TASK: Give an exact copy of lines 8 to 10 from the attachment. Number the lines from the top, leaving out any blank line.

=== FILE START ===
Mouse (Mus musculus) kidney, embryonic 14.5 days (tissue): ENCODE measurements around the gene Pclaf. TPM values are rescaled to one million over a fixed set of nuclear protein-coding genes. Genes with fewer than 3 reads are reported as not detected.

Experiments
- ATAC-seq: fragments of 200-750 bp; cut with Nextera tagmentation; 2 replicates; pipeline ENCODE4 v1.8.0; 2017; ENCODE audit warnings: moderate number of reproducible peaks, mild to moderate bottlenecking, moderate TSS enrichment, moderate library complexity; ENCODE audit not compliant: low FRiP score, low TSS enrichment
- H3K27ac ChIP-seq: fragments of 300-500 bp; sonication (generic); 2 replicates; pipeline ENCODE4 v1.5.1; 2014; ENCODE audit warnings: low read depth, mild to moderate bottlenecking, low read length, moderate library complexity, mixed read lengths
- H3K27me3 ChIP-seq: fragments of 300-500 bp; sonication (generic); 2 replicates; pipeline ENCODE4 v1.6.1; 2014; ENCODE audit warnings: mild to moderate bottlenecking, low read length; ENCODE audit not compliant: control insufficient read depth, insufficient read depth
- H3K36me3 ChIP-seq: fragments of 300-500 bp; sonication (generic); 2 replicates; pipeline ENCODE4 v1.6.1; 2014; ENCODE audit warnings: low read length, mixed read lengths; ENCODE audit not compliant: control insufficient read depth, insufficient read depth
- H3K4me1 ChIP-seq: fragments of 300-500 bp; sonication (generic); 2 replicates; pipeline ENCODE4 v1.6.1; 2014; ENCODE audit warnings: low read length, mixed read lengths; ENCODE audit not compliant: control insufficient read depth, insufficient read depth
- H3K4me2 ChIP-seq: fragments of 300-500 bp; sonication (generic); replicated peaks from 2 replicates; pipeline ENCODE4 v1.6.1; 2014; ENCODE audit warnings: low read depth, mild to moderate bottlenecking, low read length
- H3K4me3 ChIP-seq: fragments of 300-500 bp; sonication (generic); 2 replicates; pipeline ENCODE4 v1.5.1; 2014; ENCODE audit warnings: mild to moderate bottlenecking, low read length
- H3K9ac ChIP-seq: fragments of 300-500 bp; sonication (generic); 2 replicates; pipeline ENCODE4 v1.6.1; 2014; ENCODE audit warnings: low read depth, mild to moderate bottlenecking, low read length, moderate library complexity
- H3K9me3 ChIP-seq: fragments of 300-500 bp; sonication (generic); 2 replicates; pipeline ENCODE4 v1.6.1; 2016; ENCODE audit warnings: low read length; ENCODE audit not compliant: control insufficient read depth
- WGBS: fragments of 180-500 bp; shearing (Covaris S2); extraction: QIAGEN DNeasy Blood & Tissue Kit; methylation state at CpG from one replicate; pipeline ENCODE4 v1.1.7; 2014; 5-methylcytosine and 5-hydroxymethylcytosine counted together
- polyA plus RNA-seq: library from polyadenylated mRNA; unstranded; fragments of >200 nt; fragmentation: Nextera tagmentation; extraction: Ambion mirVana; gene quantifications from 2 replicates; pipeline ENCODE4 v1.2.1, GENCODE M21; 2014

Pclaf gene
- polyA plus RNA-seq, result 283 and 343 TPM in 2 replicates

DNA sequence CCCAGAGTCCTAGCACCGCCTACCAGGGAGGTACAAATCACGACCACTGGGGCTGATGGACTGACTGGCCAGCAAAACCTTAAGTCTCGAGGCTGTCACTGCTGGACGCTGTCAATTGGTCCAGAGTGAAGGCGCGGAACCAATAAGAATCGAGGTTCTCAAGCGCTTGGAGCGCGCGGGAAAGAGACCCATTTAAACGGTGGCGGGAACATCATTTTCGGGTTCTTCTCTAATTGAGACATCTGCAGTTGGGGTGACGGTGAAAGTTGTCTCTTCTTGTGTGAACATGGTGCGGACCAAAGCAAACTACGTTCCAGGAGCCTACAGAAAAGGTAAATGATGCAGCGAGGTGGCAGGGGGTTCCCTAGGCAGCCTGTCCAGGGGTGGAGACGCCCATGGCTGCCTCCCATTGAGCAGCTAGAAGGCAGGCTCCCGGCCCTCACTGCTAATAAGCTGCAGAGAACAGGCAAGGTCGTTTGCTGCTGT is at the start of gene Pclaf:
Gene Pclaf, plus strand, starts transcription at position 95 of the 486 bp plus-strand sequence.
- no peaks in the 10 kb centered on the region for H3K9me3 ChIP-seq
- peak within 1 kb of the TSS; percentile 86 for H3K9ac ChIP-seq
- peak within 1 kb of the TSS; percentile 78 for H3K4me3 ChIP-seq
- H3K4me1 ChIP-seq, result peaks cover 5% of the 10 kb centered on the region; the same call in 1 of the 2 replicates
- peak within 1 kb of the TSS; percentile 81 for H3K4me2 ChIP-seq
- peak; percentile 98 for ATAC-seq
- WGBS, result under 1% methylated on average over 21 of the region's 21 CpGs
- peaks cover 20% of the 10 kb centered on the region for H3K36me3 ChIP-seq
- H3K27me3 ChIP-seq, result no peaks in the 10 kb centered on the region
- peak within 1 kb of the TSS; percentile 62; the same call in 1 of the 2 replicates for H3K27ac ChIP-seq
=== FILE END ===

- H3K4me2 ChIP-seq: fragments of 300-500 bp; sonication (generic); replicated peaks from 2 replicates; pipeline ENCODE4 v1.6.1; 2014; ENCODE audit warnings: low read depth, mild to moderate bottlenecking, low read length
- H3K4me3 ChIP-seq: fragments of 300-500 bp; sonication (generic); 2 replicates; pipeline ENCODE4 v1.5.1; 2014; ENCODE audit warnings: mild to moderate bottlenecking, low read length
- H3K9ac ChIP-seq: fragments of 300-500 bp; sonication (generic); 2 replicates; pipeline ENCODE4 v1.6.1; 2014; ENCODE audit warnings: low read depth, mild to moderate bottlenecking, low read length, moderate library complexity